From a story standpoint, I’m starting to wonder: Does anyone like being a superhero? Anya, much like her Spider-namesake do it out of the idea of responsibility. They feel like it’s something they have to do. Doesn’t anyone want to? Gravity, maybe?

Another problem I had with the issue is the art of Matthew Southworth. I like Southworth, but not here. It just doesn’t fit. It looks nice in the Kraven vs. Kraven scene or when Spider-Girl fights a bugler in a dark apartment, but the brighter scenes, like anything in Anya’s civilian life … not so much. After seeing the bright art of the past issues, his sketchy visuals seem out of place. Moody art and teenage banter don’t mix.

I know I’m all sorts of negative, but it could be worse; I could not care at all. I like this book enough to want it to be better. Doesn’t that count for something?

Amazing Spider-Man #654.1Amazing Spider-Man #654.1 by Dan Slott and Humberto Ramos **

False advertising. That’s the best way to describe this issue. It should be titled Venom #0.1. That I would have known I wouldn’t enjoy it and would have left on the shelf. Had it been $4, I would have left it anyway. Damn Point One initiative. Spider-Man is never even seen on these pages (yes, Peter is, but out of costume. And Flash has no idea that he’s Spidey, so that doesn’t count.) This is a Flash Thompson/Venom comic.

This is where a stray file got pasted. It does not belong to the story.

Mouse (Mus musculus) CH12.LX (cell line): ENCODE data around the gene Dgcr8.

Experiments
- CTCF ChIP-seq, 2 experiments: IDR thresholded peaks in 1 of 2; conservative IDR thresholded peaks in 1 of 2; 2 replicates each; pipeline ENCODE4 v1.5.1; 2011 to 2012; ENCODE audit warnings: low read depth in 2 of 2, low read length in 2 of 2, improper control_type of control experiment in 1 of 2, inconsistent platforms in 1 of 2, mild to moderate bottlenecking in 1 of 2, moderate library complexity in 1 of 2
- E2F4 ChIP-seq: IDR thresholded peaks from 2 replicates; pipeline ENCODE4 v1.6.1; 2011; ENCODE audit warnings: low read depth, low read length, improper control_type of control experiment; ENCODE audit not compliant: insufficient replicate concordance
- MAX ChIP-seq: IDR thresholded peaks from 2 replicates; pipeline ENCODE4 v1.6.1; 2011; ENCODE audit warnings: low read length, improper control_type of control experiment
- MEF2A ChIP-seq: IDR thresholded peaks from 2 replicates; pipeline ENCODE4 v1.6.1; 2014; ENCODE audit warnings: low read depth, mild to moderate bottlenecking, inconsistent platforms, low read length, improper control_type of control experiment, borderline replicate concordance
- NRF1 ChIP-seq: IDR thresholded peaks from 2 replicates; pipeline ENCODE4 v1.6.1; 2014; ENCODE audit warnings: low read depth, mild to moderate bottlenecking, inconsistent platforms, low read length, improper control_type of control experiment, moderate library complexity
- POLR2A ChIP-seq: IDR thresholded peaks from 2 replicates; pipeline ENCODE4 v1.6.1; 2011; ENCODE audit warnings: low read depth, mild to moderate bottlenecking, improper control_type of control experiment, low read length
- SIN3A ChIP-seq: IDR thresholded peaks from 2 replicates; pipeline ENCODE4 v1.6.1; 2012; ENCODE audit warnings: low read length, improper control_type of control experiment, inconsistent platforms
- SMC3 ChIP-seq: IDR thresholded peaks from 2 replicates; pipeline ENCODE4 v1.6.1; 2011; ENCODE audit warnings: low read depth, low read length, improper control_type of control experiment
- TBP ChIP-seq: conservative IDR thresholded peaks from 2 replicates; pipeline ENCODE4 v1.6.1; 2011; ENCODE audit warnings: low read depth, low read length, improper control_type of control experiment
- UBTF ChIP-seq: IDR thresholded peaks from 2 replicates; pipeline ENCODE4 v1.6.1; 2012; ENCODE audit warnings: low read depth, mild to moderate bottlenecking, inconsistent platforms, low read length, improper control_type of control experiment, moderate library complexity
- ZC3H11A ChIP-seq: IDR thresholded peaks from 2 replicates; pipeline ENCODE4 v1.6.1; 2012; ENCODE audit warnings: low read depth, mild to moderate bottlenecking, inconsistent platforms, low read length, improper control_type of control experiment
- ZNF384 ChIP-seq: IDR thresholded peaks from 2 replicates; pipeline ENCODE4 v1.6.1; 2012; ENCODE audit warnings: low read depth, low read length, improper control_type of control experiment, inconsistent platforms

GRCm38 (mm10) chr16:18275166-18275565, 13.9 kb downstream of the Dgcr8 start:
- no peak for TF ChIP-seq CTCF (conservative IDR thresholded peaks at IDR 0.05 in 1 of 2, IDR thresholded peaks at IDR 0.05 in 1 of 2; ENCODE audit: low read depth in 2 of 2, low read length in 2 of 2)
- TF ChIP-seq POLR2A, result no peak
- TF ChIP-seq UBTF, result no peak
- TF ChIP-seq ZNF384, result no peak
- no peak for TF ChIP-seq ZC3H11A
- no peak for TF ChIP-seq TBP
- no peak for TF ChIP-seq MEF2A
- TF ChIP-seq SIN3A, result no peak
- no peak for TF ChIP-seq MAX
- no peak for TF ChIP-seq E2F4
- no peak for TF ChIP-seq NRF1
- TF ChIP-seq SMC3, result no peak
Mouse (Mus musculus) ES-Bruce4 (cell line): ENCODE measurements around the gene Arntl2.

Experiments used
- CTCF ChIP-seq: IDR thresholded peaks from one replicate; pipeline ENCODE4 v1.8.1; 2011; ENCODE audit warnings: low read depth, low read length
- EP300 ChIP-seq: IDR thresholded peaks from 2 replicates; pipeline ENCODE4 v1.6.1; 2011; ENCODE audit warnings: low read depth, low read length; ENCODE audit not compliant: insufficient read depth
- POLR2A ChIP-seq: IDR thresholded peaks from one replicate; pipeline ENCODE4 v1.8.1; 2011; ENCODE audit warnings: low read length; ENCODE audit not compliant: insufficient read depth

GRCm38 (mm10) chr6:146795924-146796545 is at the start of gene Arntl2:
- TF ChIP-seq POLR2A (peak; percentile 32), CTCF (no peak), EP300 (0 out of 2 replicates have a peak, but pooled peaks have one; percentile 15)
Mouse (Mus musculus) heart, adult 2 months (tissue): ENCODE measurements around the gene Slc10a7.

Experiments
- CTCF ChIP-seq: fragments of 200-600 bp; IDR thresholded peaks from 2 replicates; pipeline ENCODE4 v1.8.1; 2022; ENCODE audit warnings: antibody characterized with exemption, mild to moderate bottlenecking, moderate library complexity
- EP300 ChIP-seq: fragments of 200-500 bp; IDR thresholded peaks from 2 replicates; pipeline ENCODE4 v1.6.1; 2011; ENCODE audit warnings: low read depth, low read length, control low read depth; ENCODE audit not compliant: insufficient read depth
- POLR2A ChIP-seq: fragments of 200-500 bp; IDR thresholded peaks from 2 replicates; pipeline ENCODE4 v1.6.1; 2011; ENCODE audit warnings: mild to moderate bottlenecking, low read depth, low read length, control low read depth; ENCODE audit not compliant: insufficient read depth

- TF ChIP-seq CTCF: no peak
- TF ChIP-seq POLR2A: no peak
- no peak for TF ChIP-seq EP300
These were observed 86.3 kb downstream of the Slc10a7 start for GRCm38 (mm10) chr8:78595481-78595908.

I like Spider-Man. I don’t like Venom. I know that following characters instead of creators is a sure way to read some bad comics, but even with Dan Slott and Humberto Ramos’ names, this is a Venom comic. Symbiote … first-person plural pronouns … eat brains … blah. Rick Remender is trying a black-ops twist on Venom, but there are some tropes of the character that are unavoidable.

All that said … I think Venom fans would enjoy this. The black-suited symbiote has always been about the loss of control. You may cheer him on when he’s on the side of the angels, but inside, you’re waiting for him to lash out. This is no different with Flash Thompson under the goo. He’s fighting terrorists, but really you want to see him eat someone. You’ll get that here.

Flash is a good guy, but it can’t be long before we come to resent his superiors. Let’s put this out on the table. They’re taking advantage of a man who lost his legs at war. They offer him new legs, super strength, and another chance to be a hero. They know the Venom alien is dangerous, but hell, he can control it, right? It’s only corrupted everyone who ever wore it. They see a broken man, offer him a chance to live his old life, a chance to emulate his hero, all he has to do is put on a crazy cannibalistic suit and do their dirty work. Shady.

Between the Amazing Spider-Man backup and this issue, any reader should know if they’re in or out for Venom. I’m out.

Thunderbolts #153Thunderbolts #153 by Jeff Parker and Kev Walker *****

I may have said this before, but Thunderbolts is the best book Marvel is publishing right now. It does everything right.

Since Kev Walker joined Jeff Parker with issue #144, it’s been perfect. There’s action, character moments, fan-favorite heroes, new characters brought to the spotlight. Perfect.